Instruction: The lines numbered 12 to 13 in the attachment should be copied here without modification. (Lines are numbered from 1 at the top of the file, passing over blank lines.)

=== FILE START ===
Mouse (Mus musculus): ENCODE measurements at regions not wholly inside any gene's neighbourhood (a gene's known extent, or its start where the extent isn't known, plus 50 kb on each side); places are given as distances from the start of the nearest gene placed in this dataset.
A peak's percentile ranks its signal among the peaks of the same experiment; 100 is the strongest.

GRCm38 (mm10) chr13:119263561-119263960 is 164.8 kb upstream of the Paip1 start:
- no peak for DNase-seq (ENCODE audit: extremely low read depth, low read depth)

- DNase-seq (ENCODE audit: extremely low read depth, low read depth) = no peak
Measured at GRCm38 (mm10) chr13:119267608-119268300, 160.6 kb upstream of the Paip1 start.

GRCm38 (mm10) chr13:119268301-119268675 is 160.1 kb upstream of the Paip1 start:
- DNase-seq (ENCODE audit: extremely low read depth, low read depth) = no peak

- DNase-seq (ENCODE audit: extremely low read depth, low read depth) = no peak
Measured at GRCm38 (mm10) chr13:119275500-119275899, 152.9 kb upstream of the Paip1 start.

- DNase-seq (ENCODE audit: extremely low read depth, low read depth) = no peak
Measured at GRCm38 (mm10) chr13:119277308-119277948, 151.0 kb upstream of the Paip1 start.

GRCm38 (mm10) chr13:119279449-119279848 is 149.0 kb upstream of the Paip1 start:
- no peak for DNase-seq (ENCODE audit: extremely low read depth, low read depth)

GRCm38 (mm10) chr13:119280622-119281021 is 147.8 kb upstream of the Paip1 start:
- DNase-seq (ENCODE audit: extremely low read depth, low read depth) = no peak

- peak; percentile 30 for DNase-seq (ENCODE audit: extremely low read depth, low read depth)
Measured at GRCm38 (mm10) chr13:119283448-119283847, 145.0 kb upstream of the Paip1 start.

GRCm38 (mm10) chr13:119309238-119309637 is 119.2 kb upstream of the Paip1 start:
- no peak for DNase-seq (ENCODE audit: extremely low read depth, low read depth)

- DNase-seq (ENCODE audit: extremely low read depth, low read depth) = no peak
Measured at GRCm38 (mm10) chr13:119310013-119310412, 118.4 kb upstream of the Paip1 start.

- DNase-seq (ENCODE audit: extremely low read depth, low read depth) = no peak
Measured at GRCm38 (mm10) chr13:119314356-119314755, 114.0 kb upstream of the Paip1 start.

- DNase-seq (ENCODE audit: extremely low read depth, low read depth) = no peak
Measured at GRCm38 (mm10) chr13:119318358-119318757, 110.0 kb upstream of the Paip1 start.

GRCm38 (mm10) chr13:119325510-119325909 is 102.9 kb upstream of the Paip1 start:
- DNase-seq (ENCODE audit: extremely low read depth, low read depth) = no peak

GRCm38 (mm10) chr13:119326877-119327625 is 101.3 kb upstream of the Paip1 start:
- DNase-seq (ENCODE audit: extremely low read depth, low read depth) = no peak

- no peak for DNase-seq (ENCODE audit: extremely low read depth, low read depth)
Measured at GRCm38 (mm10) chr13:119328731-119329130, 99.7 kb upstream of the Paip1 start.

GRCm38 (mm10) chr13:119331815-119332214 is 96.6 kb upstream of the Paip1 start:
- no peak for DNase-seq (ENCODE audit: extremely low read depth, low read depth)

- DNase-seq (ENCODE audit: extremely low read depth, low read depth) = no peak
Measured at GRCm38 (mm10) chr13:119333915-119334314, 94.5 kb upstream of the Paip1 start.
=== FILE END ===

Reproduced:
Measured at GRCm38 (mm10) chr13:119277308-119277948, 151.0 kb upstream of the Paip1 start.

GRCm38 (mm10) chr13:119279449-119279848 is 149.0 kb upstream of the Paip1 start: